Chaim Amsellem was certainly not the first Israeli Parliament member to suggest that most ultra-Orthodox men should work rather than receive welfare subsidies for full-time Torah study. But when he did so last month, the nation took notice: He is a rabbi, ultra-Orthodox himself, whose outspokenness ignited a fresh, and fierce, debate about the rapid growth of the ultra-religious in Israel.
“Torah is the most important thing in the world,” Rabbi Amsellem said in an interview. But now more than 60 percent of ultra-Orthodox men in Israel do not work, compared to 15 percent in the general population, and he argued that full-time, state-financed study should be reserved for great scholars destined to become rabbis or religious judges.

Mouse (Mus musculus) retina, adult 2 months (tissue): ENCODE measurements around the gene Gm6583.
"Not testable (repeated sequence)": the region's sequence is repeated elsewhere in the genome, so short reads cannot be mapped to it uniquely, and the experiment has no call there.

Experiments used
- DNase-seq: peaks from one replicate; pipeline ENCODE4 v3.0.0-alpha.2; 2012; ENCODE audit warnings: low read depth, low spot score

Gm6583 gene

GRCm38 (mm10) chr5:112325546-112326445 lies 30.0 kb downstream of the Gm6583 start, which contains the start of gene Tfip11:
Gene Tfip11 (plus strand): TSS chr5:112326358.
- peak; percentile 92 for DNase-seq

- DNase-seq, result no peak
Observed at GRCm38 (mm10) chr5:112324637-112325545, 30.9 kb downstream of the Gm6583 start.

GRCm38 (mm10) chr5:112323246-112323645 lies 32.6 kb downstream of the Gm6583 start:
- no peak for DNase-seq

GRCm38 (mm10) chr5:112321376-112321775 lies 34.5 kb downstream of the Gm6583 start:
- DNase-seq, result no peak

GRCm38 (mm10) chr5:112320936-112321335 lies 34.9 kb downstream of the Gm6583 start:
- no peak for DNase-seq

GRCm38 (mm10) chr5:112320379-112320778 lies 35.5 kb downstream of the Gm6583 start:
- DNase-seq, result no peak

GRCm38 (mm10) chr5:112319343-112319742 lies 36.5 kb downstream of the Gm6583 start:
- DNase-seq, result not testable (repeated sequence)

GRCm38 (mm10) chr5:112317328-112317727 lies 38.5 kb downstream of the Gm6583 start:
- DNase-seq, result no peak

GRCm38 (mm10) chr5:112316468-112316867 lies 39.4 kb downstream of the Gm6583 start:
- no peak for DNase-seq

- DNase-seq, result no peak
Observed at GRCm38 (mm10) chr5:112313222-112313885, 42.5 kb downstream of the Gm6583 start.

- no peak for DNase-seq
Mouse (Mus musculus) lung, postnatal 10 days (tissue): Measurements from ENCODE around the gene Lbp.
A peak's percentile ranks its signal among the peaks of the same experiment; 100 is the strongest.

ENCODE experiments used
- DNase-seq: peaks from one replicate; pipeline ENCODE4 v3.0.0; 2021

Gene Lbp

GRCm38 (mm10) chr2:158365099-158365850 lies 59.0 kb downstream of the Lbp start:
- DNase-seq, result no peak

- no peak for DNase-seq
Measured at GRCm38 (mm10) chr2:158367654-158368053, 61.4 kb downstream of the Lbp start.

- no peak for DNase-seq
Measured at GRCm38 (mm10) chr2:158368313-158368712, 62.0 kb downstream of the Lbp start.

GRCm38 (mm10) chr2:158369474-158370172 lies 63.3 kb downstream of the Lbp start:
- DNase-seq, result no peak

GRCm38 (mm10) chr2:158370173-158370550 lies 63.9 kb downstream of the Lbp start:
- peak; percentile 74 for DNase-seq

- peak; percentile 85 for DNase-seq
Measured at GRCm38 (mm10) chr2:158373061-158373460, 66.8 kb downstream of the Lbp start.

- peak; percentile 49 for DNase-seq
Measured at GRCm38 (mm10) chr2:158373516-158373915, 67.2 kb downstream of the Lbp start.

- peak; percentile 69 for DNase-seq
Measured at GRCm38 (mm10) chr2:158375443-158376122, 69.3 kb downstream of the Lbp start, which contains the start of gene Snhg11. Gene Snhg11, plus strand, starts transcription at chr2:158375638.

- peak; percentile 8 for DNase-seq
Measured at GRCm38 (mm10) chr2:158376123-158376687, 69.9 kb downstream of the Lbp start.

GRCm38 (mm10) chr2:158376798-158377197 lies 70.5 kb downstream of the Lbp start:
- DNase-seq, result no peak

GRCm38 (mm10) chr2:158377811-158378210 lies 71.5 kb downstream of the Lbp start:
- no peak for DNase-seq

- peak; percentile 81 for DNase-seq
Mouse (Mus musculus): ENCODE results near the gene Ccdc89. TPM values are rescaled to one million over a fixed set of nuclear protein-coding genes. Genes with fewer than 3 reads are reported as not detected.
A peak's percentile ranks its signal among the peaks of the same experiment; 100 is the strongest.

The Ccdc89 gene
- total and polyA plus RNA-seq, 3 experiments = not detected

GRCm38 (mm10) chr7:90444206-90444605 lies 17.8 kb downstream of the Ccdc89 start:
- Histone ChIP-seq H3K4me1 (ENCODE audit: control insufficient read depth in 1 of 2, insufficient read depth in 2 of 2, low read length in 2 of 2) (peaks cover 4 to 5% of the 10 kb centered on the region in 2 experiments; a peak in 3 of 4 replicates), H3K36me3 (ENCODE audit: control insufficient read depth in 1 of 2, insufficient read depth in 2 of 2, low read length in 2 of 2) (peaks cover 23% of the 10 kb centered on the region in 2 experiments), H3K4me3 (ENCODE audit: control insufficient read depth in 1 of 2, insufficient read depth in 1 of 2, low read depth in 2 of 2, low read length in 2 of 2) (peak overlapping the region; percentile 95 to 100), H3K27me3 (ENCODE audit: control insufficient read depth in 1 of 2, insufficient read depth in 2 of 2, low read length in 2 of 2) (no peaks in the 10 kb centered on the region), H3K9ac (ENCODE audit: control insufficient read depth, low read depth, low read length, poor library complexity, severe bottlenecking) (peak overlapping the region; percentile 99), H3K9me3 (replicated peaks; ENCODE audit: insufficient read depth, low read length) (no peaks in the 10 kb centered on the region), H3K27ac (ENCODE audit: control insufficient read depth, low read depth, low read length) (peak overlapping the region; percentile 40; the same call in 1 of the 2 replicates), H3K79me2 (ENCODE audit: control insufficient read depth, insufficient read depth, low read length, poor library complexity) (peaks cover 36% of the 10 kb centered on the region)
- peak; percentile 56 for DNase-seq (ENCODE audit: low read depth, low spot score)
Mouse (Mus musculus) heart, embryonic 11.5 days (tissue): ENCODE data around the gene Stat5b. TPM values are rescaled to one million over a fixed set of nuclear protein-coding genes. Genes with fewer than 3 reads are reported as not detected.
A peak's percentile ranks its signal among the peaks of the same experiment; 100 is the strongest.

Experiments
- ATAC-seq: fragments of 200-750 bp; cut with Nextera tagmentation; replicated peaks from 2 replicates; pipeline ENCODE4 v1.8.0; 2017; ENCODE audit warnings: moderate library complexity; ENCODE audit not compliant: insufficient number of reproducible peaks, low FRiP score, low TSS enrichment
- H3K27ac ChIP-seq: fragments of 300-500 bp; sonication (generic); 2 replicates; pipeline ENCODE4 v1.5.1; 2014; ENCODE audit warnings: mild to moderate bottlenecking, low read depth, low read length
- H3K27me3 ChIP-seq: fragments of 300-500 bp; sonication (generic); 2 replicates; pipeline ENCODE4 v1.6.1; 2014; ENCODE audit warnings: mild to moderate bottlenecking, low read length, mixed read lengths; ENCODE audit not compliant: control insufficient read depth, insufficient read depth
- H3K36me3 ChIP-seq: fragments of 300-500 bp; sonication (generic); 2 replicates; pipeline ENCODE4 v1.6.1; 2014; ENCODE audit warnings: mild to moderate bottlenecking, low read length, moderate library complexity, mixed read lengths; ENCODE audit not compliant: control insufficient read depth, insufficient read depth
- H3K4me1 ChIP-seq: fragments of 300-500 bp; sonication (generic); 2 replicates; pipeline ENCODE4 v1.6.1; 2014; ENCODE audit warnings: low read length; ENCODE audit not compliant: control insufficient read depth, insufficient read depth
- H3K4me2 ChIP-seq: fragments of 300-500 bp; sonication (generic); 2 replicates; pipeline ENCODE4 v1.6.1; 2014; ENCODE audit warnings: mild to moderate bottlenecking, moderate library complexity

“Those who are not that way inclined,” he said, “should go out and earn a living.”
In reaction, he was ousted from his own ultra-Orthodox Shas Party, whose leaders vilified him with such venom that he was assigned a bodyguard. The party newspaper printed a special supplement describing Rabbi Amsellem as “Amalek,” the biblical embodiment of all evil.
Though watch what you ask for: once the ultra-Orthodox join the labor force and no longer are so dependent on state subsidies, they’ll more more politically influential, not less. Those who pay the piper are more assertive in their demands.